Discipleship is the pursuit of Christ which makes it more like a verb than a noun.
Discipleship is the personal, persistent pursuit
of knowing, reflecting, and sharing Christ
by means of critical spiritual disciplines
in the context of supporting relationships,
resulting in the distinctive marks of an apprentice of Christ.
Jesus broke with Jewish and Greek tradition in His concept of discipleship. The contemporary leaders of Jesus’ time, called people to follow their philosophy or explanation of the Torah. Jesus, however, called people to follow Him: His person making Him the true North on their personal compass. This timeless and universal invitation forms the common ground for all of His disciples; each one actively pursuing a personal and persistent relationship with Him. This pursuit, with dependence on the work of the Spirit, is the life style of a disciple.
The New Testament uses several metaphors to describe the effort needed to pursue and emulate Christ and His kingdom.
- Athletic: to walk or run
- Physical: to grow
- Warfare: to fight
- Architectural: to build
Each metaphor implies the need to overcome elements that resist and impede progress: fatigue, enemies, even nature itself. In like manner, spiritual progress is also resisted by our own sinful nature, the influence of the world and the devil (1 John 2:15-16).
Our efforts do not gain or sustain our position with Christ, but having been called and accepted on the basis of the merit of Christ, we now have the responsibility to work hard at training for and living out the kingdom life – not for acceptance but for victory.
The action verbs of discipleship (work, run, put off/on, take up, labor, follow, fight, build, obey) are all terms of personal responsibility. No one can do it for us. We have been given resources to use, but ultimately it will come down to personal choices.
We might think about our relationship and responsibilities in the same way a computer functions. Computers complete complex tasks at incredible speeds by using a series of simple electronic switches based on a binary code of yes/no or on/off. The binary code is the foundation for every computer’s operating system. Designers make use of this simple combination to program everything from smart phones to space travel.
The revelation of God in Scripture also has at its core a binary code which is the combination of covenant/kingdom or relationship/responsibility. This binary code has been the foundation of God’s dealing with His people from Adam to the present. On one side there is God’s covenant relationship offered by grace to His people. On the other side there is the responsibility to respond in acts of obedience. This code could also be expressed as identity/obedience or grace/effort. This binary code is the foundation for discipleship and could be called the “operating system” on the resurrection side of the cross.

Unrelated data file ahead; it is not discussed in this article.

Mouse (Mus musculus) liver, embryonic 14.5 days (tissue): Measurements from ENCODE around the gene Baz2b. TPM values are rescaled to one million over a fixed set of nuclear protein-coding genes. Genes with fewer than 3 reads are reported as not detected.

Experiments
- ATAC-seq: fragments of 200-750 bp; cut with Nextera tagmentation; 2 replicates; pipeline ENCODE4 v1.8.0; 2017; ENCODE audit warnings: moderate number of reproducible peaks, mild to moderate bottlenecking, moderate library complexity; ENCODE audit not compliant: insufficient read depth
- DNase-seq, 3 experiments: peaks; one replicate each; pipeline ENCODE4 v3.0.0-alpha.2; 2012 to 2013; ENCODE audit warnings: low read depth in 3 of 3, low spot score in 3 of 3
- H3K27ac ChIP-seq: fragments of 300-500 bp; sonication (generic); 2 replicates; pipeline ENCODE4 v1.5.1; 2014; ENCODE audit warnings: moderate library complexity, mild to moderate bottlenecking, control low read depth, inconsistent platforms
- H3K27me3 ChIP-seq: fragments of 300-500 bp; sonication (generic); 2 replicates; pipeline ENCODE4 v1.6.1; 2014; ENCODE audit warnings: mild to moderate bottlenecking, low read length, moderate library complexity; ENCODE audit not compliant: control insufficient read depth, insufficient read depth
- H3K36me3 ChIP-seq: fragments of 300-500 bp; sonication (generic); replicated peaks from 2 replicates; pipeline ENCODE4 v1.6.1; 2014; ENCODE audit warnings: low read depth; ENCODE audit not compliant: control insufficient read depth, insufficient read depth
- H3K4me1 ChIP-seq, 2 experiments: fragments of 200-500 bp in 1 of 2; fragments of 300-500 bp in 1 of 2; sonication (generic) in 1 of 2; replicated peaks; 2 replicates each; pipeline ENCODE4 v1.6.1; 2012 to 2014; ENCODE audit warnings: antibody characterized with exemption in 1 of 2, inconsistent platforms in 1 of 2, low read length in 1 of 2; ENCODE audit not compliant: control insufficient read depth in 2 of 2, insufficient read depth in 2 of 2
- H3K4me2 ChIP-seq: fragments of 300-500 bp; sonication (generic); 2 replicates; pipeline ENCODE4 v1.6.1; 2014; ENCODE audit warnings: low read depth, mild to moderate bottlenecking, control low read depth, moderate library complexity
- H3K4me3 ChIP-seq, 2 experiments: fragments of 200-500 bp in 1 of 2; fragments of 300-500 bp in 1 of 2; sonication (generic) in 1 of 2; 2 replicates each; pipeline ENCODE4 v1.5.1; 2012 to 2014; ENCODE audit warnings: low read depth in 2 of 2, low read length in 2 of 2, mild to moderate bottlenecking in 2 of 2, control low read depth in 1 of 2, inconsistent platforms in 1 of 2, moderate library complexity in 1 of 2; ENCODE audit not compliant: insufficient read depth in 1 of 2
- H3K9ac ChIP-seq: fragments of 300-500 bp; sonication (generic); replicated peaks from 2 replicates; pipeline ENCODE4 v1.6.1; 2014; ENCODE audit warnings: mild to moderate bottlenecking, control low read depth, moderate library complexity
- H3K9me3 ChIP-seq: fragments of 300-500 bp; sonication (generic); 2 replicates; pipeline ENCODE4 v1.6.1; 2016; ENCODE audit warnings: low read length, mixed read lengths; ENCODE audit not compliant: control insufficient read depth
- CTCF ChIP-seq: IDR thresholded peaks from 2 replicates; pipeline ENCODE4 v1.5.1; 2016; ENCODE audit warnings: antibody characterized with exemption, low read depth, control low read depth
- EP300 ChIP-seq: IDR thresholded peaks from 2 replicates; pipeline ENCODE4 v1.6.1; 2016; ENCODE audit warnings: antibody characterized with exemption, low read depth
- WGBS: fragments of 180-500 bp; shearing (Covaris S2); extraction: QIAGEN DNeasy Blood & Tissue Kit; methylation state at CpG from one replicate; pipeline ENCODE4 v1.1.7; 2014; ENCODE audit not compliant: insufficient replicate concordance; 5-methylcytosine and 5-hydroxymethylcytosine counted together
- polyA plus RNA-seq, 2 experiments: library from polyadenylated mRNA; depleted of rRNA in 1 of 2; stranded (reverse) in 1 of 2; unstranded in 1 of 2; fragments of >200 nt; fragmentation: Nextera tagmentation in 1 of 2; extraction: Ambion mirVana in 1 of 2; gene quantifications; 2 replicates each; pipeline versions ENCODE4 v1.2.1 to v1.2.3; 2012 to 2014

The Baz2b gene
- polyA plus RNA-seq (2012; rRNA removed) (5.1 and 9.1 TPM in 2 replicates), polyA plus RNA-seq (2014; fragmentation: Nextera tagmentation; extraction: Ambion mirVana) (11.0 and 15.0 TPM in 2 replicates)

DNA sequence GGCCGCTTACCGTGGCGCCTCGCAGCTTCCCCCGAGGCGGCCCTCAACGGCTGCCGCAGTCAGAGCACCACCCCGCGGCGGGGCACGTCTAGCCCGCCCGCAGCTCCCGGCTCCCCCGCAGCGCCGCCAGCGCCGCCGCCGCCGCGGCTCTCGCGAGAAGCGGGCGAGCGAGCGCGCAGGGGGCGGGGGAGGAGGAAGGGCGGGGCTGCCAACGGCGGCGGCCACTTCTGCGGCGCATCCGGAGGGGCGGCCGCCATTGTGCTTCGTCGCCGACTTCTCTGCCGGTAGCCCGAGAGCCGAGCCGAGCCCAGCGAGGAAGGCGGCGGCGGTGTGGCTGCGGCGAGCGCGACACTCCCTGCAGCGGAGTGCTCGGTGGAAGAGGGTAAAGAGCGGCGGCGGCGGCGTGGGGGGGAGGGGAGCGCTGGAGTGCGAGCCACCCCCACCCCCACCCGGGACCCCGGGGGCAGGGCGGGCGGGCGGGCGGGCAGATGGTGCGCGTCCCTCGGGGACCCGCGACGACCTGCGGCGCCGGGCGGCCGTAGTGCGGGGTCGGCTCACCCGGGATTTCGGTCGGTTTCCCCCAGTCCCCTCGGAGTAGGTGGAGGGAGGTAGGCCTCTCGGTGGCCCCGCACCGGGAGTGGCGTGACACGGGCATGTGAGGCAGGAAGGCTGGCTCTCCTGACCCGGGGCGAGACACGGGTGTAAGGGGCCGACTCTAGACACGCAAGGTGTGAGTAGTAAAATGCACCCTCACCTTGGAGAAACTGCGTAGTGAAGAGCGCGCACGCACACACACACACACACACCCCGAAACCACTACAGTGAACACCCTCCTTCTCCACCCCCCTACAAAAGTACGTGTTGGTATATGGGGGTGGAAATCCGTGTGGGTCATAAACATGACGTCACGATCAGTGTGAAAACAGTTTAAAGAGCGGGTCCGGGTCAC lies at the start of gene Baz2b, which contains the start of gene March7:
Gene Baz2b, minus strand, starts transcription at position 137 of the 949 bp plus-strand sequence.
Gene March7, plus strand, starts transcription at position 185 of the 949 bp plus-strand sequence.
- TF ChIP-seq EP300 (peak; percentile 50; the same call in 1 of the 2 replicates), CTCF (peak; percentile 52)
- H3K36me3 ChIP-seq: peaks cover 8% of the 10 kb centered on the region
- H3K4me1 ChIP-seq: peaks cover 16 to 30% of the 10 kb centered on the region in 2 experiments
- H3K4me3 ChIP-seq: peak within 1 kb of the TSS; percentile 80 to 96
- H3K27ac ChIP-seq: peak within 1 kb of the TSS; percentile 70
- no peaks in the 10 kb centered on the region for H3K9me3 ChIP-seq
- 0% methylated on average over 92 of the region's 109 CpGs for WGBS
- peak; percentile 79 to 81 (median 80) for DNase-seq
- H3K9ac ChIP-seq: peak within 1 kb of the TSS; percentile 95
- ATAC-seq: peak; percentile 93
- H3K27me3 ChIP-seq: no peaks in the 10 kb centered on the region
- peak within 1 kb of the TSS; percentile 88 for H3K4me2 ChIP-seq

The result is a life lived in the tension of these truths (seemingly opposing principles) without sacrificing one for the other. The NT letters basically give instructions that say, “Here is who you are in Christ and now here is what you are to do as a result.” Therefore, we must not abdicate our personal responsibility because of a distorted view of grace that leans towards passive irresponsibility.
The letter to the church at Ephesus in Revelations 2 gives helpful insight into our journey of discipleship. The church was commended for her defense of the faith but rebuked for her loss of intimacy with Christ. They had substituted the thrill of the battle for their love/pursuit of Christ.
Two words that help describe persistence are fortitude and faithfulness. Fortitude is not commonly used today, but it is one of the four cardinal virtues of antiquity. It means strength, resilience, courage, endurance, determination, and boldness. Persistence like fortitude involves determined action over time. It means to run the race of life with endurance all the way to the end (Hebrews 12:2; 2 Tim 4:7).
Faithfulness is another aspect of persistence. Faithfulness is a key virtue expected from the people of God throughout the biblical narrative. Israel’s unfaithfulness created God’s displeasure and even wrath. In the New Testament Jesus taught that we are to faithfully/daily follow Him even when we don’t feel like it (Luke 9:23).
Questions for reflection
- Think of a time in your life that required persistence/fortitude.
- Why do you think that so many people start their faith journey well but end poorly?